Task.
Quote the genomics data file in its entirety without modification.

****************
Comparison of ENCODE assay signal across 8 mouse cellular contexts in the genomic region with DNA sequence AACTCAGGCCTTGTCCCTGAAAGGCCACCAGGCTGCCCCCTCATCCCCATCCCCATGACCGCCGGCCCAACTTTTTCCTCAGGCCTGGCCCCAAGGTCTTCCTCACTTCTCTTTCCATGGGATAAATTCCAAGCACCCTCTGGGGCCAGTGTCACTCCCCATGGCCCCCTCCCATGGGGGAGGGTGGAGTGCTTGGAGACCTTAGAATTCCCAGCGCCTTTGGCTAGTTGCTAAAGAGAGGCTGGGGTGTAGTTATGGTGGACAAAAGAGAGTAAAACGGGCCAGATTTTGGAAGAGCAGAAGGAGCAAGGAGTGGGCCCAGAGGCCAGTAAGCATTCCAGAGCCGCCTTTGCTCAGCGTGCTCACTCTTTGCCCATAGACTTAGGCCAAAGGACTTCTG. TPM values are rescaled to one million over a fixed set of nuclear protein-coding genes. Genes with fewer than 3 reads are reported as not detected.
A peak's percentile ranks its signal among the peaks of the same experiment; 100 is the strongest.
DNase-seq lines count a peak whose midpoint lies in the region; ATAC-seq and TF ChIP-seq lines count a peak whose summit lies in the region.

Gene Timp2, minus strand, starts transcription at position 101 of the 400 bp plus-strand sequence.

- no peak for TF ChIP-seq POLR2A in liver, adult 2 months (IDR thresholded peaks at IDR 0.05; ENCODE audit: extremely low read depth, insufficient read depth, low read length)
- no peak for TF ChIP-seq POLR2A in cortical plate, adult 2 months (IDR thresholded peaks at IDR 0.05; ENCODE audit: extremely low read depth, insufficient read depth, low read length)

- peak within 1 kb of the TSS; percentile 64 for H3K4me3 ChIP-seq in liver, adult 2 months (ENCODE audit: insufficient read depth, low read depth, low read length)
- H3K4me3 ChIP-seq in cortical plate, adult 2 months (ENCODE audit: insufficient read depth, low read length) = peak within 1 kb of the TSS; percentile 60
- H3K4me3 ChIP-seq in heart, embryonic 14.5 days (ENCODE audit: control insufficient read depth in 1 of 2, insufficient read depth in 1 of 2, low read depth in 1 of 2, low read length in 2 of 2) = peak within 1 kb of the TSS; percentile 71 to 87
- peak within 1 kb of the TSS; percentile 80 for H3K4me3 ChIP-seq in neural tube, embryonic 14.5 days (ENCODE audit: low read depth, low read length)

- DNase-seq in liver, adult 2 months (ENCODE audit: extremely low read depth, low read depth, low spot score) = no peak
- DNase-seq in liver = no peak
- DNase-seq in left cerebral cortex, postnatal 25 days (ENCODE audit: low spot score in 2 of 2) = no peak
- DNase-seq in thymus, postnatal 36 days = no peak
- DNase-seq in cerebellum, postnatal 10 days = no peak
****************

Comparison of ENCODE assay signal across 8 mouse cellular contexts in the genomic region with DNA sequence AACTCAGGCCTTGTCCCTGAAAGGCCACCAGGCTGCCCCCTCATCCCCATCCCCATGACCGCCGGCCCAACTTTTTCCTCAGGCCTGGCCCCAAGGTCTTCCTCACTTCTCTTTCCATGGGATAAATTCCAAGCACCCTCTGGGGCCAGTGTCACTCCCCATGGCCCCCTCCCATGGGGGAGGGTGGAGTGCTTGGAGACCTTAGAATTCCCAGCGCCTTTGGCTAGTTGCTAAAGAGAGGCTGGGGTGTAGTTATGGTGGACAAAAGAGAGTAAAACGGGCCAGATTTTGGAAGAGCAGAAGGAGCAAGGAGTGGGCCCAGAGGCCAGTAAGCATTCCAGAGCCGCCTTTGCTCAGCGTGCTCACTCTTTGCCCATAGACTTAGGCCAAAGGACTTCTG. TPM values are rescaled to one million over a fixed set of nuclear protein-coding genes. Genes with fewer than 3 reads are reported as not detected.
A peak's percentile ranks its signal among the peaks of the same experiment; 100 is the strongest.
DNase-seq lines count a peak whose midpoint lies in the region; ATAC-seq and TF ChIP-seq lines count a peak whose summit lies in the region.

Gene Timp2, minus strand, starts transcription at position 101 of the 400 bp plus-strand sequence.

- no peak for TF ChIP-seq POLR2A in liver, adult 2 months (IDR thresholded peaks at IDR 0.05; ENCODE audit: extremely low read depth, insufficient read depth, low read length)
- no peak for TF ChIP-seq POLR2A in cortical plate, adult 2 months (IDR thresholded peaks at IDR 0.05; ENCODE audit: extremely low read depth, insufficient read depth, low read length)

- peak within 1 kb of the TSS; percentile 64 for H3K4me3 ChIP-seq in liver, adult 2 months (ENCODE audit: insufficient read depth, low read depth, low read length)
- H3K4me3 ChIP-seq in cortical plate, adult 2 months (ENCODE audit: insufficient read depth, low read length) = peak within 1 kb of the TSS; percentile 60
- H3K4me3 ChIP-seq in heart, embryonic 14.5 days (ENCODE audit: control insufficient read depth in 1 of 2, insufficient read depth in 1 of 2, low read depth in 1 of 2, low read length in 2 of 2) = peak within 1 kb of the TSS; percentile 71 to 87
- peak within 1 kb of the TSS; percentile 80 for H3K4me3 ChIP-seq in neural tube, embryonic 14.5 days (ENCODE audit: low read depth, low read length)

- DNase-seq in liver, adult 2 months (ENCODE audit: extremely low read depth, low read depth, low spot score) = no peak
- DNase-seq in liver = no peak
- DNase-seq in left cerebral cortex, postnatal 25 days (ENCODE audit: low spot score in 2 of 2) = no peak
- DNase-seq in thymus, postnatal 36 days = no peak
- DNase-seq in cerebellum, postnatal 10 days = no peak